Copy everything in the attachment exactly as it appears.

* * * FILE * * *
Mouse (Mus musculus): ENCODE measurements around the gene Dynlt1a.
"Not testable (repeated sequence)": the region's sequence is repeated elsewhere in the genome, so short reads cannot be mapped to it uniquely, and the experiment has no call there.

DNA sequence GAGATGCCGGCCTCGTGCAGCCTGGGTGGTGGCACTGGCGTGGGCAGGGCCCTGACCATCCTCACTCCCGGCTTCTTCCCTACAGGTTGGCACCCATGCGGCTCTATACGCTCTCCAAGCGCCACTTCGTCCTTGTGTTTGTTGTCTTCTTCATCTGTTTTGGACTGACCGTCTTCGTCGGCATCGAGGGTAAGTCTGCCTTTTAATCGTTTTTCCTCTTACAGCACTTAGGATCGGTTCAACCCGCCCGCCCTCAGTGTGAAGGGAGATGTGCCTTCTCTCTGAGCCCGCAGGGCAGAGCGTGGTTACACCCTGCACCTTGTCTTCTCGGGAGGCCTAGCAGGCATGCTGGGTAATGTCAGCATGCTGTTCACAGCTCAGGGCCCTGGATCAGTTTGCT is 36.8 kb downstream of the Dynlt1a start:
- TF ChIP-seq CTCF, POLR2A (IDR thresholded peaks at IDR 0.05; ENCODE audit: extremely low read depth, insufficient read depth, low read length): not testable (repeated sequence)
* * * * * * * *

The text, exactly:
Mouse (Mus musculus): ENCODE measurements around the gene Dynlt1a.
"Not testable (repeated sequence)": the region's sequence is repeated elsewhere in the genome, so short reads cannot be mapped to it uniquely, and the experiment has no call there.

DNA sequence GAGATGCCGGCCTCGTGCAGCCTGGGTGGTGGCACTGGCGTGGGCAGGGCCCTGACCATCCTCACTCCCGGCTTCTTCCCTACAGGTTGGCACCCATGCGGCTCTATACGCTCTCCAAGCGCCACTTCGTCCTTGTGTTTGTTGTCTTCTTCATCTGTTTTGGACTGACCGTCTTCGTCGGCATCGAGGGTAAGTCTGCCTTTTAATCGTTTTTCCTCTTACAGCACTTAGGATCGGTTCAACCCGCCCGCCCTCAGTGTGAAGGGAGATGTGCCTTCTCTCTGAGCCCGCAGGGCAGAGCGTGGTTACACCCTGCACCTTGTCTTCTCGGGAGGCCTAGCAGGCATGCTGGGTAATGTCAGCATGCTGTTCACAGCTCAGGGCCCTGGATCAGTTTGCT is 36.8 kb downstream of the Dynlt1a start:
- TF ChIP-seq CTCF, POLR2A (IDR thresholded peaks at IDR 0.05; ENCODE audit: extremely low read depth, insufficient read depth, low read length): not testable (repeated sequence)